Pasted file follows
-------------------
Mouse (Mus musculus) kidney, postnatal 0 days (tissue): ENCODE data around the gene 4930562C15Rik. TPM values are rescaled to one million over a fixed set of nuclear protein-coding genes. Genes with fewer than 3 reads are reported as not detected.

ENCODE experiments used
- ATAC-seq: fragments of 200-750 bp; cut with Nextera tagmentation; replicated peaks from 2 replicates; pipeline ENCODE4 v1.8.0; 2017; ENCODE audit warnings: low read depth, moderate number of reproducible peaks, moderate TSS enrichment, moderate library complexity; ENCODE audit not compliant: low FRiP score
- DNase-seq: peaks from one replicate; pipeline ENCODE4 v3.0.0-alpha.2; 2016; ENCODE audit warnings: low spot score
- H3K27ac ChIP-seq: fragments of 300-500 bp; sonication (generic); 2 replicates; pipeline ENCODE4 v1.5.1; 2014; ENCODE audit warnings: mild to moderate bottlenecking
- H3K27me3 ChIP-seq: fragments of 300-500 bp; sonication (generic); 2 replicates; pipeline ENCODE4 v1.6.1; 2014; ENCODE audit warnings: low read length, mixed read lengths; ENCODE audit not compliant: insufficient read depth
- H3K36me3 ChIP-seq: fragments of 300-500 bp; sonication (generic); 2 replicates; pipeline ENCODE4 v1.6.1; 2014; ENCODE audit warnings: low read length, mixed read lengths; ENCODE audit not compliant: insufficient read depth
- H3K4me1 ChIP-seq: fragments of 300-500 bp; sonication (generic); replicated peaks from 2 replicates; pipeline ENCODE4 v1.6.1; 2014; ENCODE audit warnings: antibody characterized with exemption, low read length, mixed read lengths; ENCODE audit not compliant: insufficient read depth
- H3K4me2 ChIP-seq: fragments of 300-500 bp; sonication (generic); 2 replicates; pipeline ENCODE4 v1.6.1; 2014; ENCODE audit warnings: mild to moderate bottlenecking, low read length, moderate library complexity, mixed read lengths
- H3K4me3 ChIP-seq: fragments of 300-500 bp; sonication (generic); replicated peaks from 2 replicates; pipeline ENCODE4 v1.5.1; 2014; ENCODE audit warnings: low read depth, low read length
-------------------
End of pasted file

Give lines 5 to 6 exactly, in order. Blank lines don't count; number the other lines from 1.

- H3K27ac ChIP-seq: fragments of 300-500 bp; sonication (generic); 2 replicates; pipeline ENCODE4 v1.5.1; 2014; ENCODE audit warnings: mild to moderate bottlenecking
- H3K27me3 ChIP-seq: fragments of 300-500 bp; sonication (generic); 2 replicates; pipeline ENCODE4 v1.6.1; 2014; ENCODE audit warnings: low read length, mixed read lengths; ENCODE audit not compliant: insufficient read depth